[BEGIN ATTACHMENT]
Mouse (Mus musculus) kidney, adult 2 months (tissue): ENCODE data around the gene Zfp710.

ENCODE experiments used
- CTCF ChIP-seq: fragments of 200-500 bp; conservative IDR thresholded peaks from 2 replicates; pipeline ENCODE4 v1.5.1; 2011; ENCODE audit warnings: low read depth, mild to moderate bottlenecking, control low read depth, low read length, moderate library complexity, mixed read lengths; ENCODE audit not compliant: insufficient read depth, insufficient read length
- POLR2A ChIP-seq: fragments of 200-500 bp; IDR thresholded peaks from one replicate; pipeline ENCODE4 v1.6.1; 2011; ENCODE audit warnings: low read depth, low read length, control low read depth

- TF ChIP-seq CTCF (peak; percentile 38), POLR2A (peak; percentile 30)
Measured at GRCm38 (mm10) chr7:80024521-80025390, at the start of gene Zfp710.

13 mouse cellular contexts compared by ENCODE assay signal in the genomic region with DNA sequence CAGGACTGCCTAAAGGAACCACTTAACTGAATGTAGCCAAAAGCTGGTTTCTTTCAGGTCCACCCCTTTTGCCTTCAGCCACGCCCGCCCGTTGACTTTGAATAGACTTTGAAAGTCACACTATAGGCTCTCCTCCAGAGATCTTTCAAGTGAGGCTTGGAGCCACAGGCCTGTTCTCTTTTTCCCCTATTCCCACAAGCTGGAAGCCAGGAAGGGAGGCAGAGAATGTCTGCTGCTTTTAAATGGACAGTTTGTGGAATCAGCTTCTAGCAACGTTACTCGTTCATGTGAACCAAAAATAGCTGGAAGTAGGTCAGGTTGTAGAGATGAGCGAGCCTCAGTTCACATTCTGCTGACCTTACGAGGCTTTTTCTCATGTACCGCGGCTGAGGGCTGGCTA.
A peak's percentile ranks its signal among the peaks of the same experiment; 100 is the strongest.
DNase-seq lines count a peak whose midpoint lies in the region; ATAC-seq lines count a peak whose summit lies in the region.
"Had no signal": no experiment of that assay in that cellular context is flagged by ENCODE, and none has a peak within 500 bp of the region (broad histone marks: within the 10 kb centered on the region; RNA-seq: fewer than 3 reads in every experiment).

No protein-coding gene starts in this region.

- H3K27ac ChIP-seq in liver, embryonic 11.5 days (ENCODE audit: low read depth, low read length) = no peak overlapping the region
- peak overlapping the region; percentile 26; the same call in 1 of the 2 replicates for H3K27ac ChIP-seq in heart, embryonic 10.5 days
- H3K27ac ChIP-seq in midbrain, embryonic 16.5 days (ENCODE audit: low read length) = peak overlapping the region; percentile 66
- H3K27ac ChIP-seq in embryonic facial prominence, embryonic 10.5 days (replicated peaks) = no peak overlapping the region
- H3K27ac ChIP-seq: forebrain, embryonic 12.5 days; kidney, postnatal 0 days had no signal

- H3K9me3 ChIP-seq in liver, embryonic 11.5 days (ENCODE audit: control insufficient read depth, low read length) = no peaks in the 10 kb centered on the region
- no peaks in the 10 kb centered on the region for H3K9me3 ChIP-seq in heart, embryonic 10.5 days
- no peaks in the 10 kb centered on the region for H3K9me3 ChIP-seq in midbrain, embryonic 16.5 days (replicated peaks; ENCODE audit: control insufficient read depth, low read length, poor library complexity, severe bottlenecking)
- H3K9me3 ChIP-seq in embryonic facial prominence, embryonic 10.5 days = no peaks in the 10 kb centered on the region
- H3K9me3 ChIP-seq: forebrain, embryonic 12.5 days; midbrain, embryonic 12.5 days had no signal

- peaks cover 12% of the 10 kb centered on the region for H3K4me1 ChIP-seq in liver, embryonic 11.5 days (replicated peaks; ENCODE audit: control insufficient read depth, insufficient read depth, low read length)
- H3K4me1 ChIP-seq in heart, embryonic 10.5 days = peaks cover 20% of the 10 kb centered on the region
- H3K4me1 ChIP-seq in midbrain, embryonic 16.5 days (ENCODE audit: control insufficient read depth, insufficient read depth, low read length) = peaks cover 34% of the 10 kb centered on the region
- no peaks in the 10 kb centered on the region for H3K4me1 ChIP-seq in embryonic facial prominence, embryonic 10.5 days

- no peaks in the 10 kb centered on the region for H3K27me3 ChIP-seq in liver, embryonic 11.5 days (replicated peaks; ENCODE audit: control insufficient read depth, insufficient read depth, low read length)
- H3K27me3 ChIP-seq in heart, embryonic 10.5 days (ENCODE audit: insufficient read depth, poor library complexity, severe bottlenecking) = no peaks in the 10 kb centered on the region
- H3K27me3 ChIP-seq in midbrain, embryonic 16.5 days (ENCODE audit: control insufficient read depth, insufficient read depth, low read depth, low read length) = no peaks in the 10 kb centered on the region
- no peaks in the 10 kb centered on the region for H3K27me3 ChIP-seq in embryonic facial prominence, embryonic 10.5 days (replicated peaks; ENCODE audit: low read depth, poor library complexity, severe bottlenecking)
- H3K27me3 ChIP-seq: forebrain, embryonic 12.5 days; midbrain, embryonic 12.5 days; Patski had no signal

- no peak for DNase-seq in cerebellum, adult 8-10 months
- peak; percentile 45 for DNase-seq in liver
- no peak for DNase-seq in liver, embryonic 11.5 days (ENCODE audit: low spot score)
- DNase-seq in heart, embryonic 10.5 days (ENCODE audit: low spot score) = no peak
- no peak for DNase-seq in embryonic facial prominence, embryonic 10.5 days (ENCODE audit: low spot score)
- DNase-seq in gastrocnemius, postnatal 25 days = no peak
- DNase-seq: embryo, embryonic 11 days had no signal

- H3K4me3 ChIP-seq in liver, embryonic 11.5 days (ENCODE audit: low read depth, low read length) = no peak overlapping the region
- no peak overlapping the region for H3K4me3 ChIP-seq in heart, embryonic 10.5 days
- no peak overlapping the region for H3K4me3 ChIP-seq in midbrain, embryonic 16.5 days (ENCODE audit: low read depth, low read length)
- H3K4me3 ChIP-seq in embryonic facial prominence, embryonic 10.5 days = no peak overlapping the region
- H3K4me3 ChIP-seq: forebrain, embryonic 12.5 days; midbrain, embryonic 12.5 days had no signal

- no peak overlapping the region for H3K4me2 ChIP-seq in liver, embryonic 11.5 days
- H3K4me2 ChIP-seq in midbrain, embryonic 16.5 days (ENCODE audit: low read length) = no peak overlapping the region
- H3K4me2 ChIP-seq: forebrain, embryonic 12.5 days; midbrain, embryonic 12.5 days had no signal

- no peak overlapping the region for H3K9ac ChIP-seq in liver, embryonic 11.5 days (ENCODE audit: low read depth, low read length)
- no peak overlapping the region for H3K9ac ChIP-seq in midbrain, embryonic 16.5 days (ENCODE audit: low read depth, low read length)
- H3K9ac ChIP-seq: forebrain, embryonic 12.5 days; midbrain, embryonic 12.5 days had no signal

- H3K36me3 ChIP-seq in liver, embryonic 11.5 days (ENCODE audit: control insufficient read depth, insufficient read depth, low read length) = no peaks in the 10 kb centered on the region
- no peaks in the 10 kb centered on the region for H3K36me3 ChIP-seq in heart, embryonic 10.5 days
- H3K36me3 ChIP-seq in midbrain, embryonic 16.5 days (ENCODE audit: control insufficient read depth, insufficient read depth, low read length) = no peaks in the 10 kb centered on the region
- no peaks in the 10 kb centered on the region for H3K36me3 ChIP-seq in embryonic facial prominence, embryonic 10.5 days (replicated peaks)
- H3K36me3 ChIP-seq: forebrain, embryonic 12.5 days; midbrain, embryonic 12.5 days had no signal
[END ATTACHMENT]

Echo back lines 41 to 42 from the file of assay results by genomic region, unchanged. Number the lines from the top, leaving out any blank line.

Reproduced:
- H3K4me3 ChIP-seq in embryonic facial prominence, embryonic 10.5 days = no peak overlapping the region
- H3K4me3 ChIP-seq: forebrain, embryonic 12.5 days; midbrain, embryonic 12.5 days had no signal